Maximum (6%) solubilization of iron phosphate, decline in pH, and production of biomass (522 mg) were recorded on day 28 (Figure 2). Solubilization of iron phosphate exhibited a significant correlation with a reduction in pH (, ) and production of biomass (, ). Medium supplemented with starch performed best in terms of solubilization of iron phosphate (Figure 4(a)), resulting in significantly higher values (), as compared to the normal Pikovskaya’s broth (Figure 2) containing iron phosphate. The maximum decline in pH (3.07) and production of biomass were also recorded in this medium. Slightly higher solubilization (statistically not significant) was also recorded in the medium supplemented with ammonium chloride (Figure 4(b)) as compared to normal Pikovskaya’s medium containing iron phosphate.
3.2.2. A. niger
Maximum solubilization of iron phosphate (8%), reduction in pH (4.03), and production of biomass were recorded on day 21 (Figure 2). Correlation between phosphate solubilization and acidification was not found to be statistically significant (), while the production of biomass exhibited significant () correlation with phosphate solubilization. Significantly higher () phosphate solubilization (8.32%) was found in the medium supplemented with sodium nitrate (Figure 4(d)) as compared to the normal iron-phosphate-containing Pikovskaya’s broth (Figure 2). This was recorded as the best among the tested compositions where pH was reduced to 3.21. Among the carbon sources, fructose was found to be the best (6.58% on day 35), followed by sucrose (6.5% on day 28), and starch (5.6% on day 28) (Figure 4(c)).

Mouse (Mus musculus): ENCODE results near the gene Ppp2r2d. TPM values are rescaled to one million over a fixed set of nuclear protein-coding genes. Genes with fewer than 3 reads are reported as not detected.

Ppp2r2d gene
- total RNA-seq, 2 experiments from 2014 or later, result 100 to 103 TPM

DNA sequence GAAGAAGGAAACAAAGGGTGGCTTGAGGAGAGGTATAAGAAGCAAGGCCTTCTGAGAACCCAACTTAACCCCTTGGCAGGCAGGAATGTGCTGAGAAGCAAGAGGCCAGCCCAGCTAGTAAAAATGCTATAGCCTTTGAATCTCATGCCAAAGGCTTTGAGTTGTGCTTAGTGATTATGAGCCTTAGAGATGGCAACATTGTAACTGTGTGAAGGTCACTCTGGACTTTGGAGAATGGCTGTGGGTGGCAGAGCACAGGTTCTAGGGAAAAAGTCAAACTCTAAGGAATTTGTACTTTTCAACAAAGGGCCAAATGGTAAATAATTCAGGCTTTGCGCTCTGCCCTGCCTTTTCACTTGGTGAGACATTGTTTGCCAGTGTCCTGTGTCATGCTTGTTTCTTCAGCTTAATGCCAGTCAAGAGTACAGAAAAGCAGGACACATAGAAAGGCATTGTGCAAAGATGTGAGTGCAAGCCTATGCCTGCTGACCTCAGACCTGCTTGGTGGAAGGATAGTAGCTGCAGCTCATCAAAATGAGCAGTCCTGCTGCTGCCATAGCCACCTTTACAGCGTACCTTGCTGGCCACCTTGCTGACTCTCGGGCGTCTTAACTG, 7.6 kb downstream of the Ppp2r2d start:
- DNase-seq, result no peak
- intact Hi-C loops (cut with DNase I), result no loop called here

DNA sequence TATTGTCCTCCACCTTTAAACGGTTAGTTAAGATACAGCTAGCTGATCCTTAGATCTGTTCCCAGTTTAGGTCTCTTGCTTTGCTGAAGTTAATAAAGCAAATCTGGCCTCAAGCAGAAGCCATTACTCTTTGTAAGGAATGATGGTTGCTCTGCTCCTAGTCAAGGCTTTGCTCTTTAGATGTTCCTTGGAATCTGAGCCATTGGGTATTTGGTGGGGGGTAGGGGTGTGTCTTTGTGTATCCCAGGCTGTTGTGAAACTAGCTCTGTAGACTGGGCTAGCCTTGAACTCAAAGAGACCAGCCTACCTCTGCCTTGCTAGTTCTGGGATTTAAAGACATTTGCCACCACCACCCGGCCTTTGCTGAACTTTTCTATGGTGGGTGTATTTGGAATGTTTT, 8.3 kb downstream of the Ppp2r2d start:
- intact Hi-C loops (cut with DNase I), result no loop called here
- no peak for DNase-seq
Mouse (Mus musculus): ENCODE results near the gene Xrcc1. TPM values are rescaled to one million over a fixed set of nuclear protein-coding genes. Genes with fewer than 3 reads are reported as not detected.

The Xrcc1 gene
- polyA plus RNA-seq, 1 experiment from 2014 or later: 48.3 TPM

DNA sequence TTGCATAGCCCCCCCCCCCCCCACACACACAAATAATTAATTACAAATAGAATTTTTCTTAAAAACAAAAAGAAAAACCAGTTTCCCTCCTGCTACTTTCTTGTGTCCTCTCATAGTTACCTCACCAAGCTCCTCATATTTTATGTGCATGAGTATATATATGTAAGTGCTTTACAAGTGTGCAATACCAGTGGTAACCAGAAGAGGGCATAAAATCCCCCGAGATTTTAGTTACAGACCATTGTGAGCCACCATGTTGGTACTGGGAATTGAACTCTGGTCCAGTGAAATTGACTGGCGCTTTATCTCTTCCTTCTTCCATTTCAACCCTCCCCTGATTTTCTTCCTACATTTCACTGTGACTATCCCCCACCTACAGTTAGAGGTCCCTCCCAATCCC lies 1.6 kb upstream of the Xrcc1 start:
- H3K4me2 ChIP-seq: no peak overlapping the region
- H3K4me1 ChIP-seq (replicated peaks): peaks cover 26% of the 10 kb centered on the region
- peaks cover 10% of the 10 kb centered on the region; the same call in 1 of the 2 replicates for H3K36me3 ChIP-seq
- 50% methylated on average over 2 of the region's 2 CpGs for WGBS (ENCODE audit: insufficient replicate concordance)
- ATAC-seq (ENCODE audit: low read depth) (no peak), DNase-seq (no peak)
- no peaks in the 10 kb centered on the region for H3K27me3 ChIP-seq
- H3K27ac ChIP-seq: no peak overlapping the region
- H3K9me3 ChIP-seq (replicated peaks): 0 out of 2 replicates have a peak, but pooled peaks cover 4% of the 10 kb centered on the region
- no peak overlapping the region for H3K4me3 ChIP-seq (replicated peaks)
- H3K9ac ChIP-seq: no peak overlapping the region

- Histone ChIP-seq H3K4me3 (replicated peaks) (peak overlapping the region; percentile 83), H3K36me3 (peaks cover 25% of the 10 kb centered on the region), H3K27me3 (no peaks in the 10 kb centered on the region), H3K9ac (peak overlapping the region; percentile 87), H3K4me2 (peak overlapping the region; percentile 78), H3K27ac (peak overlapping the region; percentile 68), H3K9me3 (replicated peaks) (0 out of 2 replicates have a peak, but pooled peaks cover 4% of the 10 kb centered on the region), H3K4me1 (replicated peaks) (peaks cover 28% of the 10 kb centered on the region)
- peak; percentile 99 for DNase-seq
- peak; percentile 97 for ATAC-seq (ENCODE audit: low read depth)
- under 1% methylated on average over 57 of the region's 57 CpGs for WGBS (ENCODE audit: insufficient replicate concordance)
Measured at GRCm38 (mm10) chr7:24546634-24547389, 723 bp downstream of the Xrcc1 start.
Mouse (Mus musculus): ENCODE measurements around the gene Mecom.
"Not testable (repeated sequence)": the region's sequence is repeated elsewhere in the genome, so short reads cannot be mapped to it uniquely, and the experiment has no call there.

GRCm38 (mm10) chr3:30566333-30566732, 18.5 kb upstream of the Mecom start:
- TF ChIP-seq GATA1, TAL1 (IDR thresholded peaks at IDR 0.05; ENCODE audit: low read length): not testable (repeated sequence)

3.2.3. A. sydowii
Maximum iron phosphate solubilization (4%), the minimum pH (4.73) and the maximum production in biomass were recorded on day 42 (Figure 2). Reduction in pH and biomass production were found to be significantly correlated with iron phosphate solubilization (, ; , , resp.). Among the modified media, maximum solubilization (4.36%) was recorded in the case of the medium supplemented with starch on day 28 (Figure 4(e)). The minimum decline in pH (4.23 on day 35) was also recorded in the same medium. In this case, biomass production was observed to be persisting even after day 42 of incubation. The persistence of solubilization was found to be correlated to the biomass production (significant at ). The solubilization of iron phosphate by A. sydowii, in both B2 and B5, was significantly (, and , resp.) higher, than the iron phosphate in the normal Pikovskaya’s broth containing iron phosphate.
3.3. Effect of Fungal Inoculation on Plant Growth of Maize and Wheat
Positive response of inoculation with three species of Aspergillus in two test crops, maize and wheat, were recorded under greenhouse conditions. In case of maize, in A. glaucus inoculated plants, the increase in root and shoot length, root, shoot, and seed weight, and harvest index ranged between 1.20 to 1.35 times, while, in the case of A. niger-inoculated treatments, the increases ranged between 1.18 to 3.0 times. Except root weight, all the parameters tested were significantly higher due to inoculation with A. glaucus and A. niger. A. sydowii inoculation resulted in the increases in various growth parameters, ranging between 1.21 and 2.50 times, with all the parameters being significantly higher, except shoot length (Table 1).
|ANOVA: analysis of variance; NA: not detected; *significant increment as compared to control.|
In wheat-based experiments, inoculation with A. niger and A. sydowii resulted in increases in root and shoot length, root, shoot, and seed weight, and harvest index ranging between 1.22 to 2.11 times, and 1.14 with 2.07 times, respectively, all parameters being statistically increased over the controls. These increases ranged between 1.11 to 1.82 times higher than the controls and were statistically significant in case of A. glaucus.